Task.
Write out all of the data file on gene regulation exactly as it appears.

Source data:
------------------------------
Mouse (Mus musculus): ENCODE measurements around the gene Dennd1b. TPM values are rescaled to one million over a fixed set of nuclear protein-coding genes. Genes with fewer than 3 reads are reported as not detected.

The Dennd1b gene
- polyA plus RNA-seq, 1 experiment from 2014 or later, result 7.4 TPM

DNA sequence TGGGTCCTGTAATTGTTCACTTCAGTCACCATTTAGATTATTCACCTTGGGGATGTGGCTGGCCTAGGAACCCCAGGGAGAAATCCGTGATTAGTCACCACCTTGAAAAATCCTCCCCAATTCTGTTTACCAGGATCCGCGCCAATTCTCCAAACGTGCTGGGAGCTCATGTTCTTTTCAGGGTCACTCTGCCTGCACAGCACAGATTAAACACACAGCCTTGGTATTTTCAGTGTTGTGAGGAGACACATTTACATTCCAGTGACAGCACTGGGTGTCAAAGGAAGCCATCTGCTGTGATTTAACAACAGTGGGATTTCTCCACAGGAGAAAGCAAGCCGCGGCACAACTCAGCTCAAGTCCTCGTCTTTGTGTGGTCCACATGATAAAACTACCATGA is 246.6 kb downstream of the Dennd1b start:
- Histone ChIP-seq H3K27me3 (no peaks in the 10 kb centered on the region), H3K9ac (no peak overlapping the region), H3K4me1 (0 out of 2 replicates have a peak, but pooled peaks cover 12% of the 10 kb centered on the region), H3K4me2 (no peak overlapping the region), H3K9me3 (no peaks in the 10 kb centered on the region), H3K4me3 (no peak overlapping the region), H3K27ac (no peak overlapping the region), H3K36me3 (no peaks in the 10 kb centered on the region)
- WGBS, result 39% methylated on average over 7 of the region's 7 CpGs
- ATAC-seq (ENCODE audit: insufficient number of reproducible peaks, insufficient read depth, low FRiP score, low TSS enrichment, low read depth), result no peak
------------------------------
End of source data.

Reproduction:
Mouse (Mus musculus): ENCODE measurements around the gene Dennd1b. TPM values are rescaled to one million over a fixed set of nuclear protein-coding genes. Genes with fewer than 3 reads are reported as not detected.

The Dennd1b gene
- polyA plus RNA-seq, 1 experiment from 2014 or later, result 7.4 TPM

DNA sequence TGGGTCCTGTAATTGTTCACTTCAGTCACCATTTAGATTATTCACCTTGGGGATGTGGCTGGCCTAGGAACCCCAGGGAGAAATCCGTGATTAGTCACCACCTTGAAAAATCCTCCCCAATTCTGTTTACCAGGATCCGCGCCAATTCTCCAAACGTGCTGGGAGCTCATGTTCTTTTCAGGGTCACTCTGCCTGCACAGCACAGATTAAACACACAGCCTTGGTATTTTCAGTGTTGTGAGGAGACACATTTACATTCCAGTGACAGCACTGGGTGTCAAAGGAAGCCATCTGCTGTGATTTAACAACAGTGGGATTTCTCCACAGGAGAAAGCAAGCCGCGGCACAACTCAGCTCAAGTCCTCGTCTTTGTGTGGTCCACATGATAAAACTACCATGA is 246.6 kb downstream of the Dennd1b start:
- Histone ChIP-seq H3K27me3 (no peaks in the 10 kb centered on the region), H3K9ac (no peak overlapping the region), H3K4me1 (0 out of 2 replicates have a peak, but pooled peaks cover 12% of the 10 kb centered on the region), H3K4me2 (no peak overlapping the region), H3K9me3 (no peaks in the 10 kb centered on the region), H3K4me3 (no peak overlapping the region), H3K27ac (no peak overlapping the region), H3K36me3 (no peaks in the 10 kb centered on the region)
- WGBS, result 39% methylated on average over 7 of the region's 7 CpGs
- ATAC-seq (ENCODE audit: insufficient number of reproducible peaks, insufficient read depth, low FRiP score, low TSS enrichment, low read depth), result no peak